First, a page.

My method has been to start from different popular movement histories as related in the historical literature, and reflect them against the development of the world in general and my own experience, "refined" by group discussions. If this is "scientific" or not doesn't matter much, I don't aspire to a hundred percent verified knowledge. I am more interested in plausible perspectives for action and strategic discussion.

My relation consists of narratives (excepting the two first chapters), and any theorizing is scattered within the stories. This is because I doubt the value of too much theorizing; there are so many theorists in the history of popular movements who have argued for this or that theory or ideology, and in most cases the result is mainly bewilderment and schisms. I like to emphasize experience. Of course it is not evident what events should be the focus of the stories, and my selection can be criticized. There are innumerable stories to tell from the whole world. One should not forget that all peoples' movements are local, even if they may have global consequences, and the history of peoples' movements consists of a lot of local social movement histories; what ties them together is the world where they are played out.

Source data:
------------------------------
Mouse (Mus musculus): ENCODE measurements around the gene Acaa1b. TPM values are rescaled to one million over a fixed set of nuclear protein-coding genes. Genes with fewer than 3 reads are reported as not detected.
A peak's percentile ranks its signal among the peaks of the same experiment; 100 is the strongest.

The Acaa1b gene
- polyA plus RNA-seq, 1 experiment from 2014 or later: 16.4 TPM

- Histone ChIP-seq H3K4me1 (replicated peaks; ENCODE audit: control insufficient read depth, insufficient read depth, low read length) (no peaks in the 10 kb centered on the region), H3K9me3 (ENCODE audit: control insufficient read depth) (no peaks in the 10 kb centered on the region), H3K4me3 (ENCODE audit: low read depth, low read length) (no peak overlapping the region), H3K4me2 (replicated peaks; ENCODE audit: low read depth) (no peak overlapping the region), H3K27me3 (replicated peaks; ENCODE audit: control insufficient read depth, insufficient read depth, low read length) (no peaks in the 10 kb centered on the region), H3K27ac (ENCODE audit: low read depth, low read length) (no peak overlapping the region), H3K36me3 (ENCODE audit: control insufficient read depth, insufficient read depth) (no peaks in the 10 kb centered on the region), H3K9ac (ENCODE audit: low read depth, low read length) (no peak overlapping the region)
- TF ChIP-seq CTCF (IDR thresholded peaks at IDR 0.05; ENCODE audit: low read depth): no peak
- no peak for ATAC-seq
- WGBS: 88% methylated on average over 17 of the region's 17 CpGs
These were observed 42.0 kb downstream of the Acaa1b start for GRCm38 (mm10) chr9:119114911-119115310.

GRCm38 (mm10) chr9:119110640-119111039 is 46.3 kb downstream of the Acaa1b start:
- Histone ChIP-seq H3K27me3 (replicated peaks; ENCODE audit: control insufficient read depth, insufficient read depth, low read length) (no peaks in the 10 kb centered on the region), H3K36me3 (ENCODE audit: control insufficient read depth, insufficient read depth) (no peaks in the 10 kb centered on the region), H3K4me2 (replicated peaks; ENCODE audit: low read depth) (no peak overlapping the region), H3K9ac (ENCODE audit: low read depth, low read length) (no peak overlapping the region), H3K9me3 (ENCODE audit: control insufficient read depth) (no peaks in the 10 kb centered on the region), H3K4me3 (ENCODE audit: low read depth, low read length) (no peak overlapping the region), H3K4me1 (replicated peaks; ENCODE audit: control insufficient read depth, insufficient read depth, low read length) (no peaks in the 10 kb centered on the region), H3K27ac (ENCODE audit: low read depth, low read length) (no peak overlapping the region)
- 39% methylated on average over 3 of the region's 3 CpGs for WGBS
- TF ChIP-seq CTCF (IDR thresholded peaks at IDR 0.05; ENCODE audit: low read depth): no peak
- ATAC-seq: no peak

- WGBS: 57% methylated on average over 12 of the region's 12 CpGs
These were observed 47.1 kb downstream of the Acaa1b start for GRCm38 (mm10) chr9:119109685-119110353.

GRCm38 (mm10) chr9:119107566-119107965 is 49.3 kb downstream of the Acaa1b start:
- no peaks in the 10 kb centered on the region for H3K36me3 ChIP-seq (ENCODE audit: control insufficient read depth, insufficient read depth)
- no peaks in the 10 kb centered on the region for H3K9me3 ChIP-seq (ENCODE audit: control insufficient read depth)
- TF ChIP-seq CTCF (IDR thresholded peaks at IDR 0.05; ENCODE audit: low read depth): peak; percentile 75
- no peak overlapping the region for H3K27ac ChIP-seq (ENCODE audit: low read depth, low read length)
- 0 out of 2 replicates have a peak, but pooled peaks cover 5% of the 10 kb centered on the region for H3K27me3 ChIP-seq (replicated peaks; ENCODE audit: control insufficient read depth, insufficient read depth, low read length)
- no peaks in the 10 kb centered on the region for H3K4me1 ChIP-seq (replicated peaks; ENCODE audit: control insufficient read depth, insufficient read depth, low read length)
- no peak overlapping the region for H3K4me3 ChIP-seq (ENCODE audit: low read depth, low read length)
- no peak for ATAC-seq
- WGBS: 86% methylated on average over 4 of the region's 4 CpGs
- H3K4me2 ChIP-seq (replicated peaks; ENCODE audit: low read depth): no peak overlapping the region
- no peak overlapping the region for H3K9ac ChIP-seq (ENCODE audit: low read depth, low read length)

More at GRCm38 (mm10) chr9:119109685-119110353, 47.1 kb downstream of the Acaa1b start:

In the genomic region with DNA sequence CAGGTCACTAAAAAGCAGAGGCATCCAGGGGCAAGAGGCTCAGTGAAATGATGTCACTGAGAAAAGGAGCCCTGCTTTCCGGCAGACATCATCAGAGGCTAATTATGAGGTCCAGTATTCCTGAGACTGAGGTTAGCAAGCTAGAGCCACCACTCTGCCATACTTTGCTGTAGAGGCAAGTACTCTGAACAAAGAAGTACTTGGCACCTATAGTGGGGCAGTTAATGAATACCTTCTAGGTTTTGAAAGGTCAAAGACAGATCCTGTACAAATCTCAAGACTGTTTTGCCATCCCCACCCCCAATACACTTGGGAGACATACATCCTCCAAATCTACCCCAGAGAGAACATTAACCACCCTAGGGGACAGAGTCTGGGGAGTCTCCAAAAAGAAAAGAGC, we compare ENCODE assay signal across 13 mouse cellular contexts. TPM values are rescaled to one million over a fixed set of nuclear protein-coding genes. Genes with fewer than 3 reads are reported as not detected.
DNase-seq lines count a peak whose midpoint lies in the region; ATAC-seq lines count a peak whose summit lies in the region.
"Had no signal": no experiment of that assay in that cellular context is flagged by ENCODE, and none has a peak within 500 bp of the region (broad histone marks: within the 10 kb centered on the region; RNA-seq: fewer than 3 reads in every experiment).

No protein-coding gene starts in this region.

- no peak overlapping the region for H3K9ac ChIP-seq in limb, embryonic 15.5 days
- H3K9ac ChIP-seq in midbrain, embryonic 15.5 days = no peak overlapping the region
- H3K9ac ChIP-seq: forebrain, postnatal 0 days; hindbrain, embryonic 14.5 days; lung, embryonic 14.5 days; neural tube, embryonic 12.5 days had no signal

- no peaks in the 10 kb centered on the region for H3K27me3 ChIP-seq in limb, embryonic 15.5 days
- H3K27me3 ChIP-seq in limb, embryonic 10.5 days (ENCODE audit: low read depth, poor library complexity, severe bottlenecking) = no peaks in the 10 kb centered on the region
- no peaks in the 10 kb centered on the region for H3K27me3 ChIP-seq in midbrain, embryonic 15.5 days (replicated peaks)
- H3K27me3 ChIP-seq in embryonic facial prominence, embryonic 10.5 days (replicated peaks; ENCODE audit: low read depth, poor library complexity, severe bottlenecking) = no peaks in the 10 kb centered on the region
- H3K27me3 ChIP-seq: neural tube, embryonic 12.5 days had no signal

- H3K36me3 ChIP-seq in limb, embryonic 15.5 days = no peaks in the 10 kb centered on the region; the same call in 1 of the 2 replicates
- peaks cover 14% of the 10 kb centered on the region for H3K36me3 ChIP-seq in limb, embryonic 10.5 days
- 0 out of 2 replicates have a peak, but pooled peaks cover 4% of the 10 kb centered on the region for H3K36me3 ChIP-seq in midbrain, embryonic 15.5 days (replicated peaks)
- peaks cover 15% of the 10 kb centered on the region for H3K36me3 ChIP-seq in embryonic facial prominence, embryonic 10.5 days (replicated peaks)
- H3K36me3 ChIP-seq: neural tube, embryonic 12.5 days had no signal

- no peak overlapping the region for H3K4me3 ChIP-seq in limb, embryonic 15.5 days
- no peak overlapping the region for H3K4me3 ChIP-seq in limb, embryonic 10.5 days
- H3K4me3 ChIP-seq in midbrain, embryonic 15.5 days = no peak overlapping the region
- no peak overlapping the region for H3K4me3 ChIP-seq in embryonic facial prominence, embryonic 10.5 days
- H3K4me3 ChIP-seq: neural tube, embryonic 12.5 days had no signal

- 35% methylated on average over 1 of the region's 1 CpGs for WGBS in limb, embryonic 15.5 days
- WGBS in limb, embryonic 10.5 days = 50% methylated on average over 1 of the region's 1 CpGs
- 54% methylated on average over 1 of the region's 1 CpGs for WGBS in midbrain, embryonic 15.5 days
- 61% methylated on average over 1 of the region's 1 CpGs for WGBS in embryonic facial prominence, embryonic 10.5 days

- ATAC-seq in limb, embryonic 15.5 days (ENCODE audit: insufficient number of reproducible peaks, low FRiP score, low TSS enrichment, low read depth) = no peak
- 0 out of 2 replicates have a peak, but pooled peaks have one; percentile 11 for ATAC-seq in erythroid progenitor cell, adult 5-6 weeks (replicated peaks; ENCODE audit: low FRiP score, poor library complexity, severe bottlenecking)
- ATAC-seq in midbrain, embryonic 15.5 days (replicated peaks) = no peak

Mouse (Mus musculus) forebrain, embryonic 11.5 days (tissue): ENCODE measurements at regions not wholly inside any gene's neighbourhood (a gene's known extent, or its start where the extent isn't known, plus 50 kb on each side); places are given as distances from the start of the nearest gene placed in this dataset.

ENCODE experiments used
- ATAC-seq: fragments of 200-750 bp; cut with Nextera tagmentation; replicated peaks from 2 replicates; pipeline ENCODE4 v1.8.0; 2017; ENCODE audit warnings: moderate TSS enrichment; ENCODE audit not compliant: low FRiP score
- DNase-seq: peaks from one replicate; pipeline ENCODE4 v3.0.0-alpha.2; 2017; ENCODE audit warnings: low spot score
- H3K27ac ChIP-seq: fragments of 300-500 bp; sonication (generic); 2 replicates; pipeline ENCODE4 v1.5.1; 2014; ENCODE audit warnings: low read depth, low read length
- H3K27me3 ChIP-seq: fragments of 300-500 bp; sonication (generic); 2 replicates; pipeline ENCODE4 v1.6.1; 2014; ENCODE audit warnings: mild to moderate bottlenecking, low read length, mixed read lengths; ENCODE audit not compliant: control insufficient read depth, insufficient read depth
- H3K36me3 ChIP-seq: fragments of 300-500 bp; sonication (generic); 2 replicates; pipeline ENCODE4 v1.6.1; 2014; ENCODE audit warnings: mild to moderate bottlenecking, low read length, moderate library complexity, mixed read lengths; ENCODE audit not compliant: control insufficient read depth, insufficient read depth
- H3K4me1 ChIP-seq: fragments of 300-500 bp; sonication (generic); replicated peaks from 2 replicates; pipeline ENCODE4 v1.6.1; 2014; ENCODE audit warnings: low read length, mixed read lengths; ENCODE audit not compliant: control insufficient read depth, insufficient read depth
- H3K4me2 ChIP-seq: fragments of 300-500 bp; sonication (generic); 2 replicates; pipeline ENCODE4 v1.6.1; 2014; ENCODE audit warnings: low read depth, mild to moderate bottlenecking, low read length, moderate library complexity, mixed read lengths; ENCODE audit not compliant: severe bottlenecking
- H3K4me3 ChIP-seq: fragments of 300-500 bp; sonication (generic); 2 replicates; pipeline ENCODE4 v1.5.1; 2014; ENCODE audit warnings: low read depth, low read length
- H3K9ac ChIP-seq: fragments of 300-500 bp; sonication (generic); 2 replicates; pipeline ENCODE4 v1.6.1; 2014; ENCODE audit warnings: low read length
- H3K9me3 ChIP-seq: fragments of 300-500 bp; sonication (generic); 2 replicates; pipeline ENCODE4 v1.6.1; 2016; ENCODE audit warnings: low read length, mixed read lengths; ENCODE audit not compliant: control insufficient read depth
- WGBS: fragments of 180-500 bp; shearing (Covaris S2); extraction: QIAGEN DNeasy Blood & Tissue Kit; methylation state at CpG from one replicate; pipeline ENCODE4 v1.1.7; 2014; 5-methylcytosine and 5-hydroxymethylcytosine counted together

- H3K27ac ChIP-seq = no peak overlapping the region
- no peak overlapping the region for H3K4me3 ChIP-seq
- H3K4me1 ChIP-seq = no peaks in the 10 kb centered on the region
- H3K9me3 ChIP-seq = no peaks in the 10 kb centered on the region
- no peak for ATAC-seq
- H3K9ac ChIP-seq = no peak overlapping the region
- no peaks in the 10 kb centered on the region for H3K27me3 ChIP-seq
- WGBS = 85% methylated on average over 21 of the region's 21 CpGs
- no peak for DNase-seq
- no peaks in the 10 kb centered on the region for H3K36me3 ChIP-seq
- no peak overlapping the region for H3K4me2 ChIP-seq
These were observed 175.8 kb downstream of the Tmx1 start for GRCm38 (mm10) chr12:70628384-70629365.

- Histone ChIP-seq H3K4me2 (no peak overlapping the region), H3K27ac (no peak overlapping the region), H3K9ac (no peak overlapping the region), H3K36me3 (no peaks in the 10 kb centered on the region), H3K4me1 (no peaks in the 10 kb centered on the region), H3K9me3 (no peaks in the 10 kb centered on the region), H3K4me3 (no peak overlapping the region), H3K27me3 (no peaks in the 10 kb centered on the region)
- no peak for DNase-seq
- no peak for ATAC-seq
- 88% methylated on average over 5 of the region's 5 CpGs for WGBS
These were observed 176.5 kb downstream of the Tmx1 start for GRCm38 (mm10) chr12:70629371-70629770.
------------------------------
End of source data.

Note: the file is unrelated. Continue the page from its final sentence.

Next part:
But you have to draw a limit somewhere. I have chosen social movements out from several criterions. I have chosen some because I believe that they have played a strategic role in the world's development or for the development of a peoples' movement tradition. For example I dwell some time with the English Chartists because they created/constituted the first national labour movement. Others have been chosen because they have illustrated some aspect, some success or some setback I have felt exciting, for example the Norwegian national movement which so brilliantly united a national and an agrarian movement.


An overview

At this stage it may be suitable to make a summary of the content.

Chapter 1 is about what a peoples' movement is. As suggested there is a certain confusion of ideas; in Sweden between peoples' movement and hobby clubs, in the international context between peoples' movements and contention in general.

However, the most fruitful point of departure seems to be this:

- Firstly, the aim of a peoples' movement is to defend the participants against the structures, hierarchies and consequences of the predominant social system, and question the established positions and roles in society. A peoples' movement is a manifestation of a conflict.

- Secondly, the participants in a peoples' movement are people who are not given any power positions within the structures that dominate the society they live in. They are subordinated, have no particular privileges, and are rather direct producers than administrators.

- Finally, a peoples' movement is of course a collective and is perceived as such by the members. But the collective doesn't need to be big.

Chapter 1 describes also how the peoples' movements do when they act, in principle. This chapter is later illustrated with the narratives in the book.